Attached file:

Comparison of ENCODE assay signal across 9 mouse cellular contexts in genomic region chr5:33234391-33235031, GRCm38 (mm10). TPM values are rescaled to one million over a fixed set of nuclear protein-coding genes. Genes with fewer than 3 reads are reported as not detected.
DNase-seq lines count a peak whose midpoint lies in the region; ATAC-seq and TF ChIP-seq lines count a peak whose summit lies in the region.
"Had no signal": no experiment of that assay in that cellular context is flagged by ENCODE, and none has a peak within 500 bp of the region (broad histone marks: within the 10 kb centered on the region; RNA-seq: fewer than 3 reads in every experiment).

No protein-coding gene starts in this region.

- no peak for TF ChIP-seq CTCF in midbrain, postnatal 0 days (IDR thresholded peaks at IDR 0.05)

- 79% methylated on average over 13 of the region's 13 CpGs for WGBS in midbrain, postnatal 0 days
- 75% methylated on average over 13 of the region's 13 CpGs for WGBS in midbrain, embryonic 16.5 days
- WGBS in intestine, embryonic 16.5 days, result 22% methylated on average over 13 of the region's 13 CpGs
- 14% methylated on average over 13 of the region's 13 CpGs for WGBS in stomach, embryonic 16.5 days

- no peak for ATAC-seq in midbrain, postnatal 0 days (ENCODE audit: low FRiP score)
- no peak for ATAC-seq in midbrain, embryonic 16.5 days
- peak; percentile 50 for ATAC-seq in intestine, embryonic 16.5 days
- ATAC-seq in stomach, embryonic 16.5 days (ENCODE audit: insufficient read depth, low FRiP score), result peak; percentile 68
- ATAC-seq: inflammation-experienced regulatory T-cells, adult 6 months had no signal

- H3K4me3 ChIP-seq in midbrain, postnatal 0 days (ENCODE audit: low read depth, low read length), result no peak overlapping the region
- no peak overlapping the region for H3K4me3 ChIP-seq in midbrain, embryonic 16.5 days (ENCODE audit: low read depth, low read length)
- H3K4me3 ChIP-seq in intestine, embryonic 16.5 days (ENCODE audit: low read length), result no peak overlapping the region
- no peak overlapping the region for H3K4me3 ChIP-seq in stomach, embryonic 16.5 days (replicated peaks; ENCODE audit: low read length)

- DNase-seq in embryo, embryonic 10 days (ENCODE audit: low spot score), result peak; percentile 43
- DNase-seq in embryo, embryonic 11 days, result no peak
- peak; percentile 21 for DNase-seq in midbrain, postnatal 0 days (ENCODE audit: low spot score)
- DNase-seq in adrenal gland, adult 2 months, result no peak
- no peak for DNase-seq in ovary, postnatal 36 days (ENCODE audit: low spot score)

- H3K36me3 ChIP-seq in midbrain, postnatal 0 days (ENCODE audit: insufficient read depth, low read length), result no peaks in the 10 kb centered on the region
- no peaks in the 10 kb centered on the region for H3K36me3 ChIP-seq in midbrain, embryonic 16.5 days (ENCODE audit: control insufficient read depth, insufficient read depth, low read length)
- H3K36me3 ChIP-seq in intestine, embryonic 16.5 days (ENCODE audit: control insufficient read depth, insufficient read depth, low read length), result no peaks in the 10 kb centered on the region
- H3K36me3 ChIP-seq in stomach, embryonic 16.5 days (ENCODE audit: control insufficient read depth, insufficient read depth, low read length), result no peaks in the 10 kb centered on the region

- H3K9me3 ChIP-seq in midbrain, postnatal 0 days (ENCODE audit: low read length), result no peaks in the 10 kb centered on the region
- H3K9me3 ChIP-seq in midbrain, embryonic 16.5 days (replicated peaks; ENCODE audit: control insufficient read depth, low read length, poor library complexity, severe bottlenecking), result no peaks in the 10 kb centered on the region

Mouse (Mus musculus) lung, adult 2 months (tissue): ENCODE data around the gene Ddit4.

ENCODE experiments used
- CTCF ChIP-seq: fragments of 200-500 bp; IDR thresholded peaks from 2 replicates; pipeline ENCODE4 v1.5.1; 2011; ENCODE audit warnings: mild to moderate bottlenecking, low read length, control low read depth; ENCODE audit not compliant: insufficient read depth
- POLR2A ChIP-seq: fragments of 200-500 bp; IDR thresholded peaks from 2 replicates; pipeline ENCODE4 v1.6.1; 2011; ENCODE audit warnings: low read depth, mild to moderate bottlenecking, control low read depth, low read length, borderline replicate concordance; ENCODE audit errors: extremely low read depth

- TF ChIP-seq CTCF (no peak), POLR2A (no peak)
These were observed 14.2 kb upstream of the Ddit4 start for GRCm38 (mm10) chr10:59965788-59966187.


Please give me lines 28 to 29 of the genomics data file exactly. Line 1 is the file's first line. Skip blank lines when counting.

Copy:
- H3K9me3 ChIP-seq in midbrain, postnatal 0 days (ENCODE audit: low read length), result no peaks in the 10 kb centered on the region
- H3K9me3 ChIP-seq in midbrain, embryonic 16.5 days (replicated peaks; ENCODE audit: control insufficient read depth, low read length, poor library complexity, severe bottlenecking), result no peaks in the 10 kb centered on the region